Receiving a graded essay is unlike receiving a graded math test; the piece does not lose points based on being “right” or “wrong,” because literature is open to interpretation, and essays demand insight. Therefore, it is harder to grasp why an essay receives a ‘B’ instead of an ‘A’ after one spends countless hours writing it. To address this issue, the English department set up the system of the writing conference — sessions in which the student meets one-on-one with her English teacher to discuss her writing-- in order to help students and their writing grow and flourish.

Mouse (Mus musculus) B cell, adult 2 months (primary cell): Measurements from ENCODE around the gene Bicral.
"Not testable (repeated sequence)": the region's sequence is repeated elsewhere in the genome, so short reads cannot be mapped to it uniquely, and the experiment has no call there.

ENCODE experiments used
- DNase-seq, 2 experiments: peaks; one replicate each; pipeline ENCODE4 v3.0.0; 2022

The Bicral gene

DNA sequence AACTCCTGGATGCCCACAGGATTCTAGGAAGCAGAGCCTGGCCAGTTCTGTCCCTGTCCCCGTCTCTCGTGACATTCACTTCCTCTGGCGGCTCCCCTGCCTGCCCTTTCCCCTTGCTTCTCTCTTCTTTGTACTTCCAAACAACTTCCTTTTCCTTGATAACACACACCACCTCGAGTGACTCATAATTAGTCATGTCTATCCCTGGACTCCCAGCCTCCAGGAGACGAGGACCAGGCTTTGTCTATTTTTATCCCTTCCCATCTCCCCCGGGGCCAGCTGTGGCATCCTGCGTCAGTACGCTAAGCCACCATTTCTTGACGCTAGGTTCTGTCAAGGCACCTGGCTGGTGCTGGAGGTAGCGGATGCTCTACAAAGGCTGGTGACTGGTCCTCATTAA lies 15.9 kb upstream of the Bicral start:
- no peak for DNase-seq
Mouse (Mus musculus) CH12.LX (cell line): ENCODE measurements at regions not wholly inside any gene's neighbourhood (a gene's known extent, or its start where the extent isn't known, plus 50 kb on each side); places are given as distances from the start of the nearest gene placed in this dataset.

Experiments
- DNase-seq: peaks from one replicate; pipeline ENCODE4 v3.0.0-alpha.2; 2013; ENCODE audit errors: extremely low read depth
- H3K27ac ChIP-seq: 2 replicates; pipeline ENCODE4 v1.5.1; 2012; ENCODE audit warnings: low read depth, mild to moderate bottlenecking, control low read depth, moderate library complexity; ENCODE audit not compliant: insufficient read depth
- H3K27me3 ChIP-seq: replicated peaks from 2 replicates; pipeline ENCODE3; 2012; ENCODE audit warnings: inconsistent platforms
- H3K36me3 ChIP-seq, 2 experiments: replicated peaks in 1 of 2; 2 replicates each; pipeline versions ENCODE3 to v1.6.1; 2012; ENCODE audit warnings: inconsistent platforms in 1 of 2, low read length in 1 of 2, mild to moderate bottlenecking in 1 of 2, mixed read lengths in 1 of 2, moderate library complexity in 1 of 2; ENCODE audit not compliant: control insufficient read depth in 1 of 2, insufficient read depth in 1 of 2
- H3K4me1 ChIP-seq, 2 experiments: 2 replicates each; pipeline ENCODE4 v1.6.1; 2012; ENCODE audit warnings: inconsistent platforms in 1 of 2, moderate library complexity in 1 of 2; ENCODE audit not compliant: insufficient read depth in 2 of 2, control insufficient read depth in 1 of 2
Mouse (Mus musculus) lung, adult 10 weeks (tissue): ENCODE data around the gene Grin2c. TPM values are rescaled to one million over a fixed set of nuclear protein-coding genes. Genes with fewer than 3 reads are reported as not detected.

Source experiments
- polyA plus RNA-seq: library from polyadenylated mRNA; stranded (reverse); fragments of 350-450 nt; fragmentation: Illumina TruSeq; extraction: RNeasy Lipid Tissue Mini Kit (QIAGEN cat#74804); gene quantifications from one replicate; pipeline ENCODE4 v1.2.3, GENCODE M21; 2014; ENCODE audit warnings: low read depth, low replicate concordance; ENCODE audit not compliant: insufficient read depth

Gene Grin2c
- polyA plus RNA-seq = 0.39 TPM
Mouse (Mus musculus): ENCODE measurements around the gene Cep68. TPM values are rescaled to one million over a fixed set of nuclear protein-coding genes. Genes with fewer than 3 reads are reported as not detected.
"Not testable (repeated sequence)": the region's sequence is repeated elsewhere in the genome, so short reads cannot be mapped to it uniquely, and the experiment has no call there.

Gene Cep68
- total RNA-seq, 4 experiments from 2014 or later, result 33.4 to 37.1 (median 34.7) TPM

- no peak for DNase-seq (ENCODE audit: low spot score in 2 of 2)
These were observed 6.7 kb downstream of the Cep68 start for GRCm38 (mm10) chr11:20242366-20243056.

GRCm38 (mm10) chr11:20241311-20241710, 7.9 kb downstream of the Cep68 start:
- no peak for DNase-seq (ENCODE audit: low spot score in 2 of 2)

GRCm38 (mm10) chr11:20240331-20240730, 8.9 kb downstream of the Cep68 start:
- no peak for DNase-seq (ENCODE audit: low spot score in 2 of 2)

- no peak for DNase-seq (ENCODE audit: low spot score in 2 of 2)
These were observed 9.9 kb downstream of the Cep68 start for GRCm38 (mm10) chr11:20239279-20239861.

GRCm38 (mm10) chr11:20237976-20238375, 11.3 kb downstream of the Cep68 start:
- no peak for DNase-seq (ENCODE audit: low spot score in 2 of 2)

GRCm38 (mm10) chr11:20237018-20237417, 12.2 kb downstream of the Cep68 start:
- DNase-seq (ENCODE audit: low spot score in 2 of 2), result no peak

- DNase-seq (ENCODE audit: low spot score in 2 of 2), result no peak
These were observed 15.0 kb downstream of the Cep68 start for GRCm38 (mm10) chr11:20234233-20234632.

Writing conferences provide students with the opportunity to explore their strengths and recognize their weaknesses and to discuss how to improve. Teachers often model organizational strategies or syntactical choices. During one of my sophomore year writing conferences, I remember my teacher asking me where I thought my essay’s weaknesses were. I gave her a list. Little did I know that some of the areas that I thought were my weaknesses were actually my areas of strength. However, if I had simply received my paper on Fahrenheit 451 with the grade and comments in the margins, I would never have fully understood what I should have done the same or done differently in my next essay. It is an invaluable experience for a student to be given the opportunity to sit with her English teacher and work out how to edit prepositional phrases or ask questions about which piece of evidence more fully supports an argument. Without individualized attention, from a teacher who is aware of our growth during the year, there is no other way for us to reach our full potential.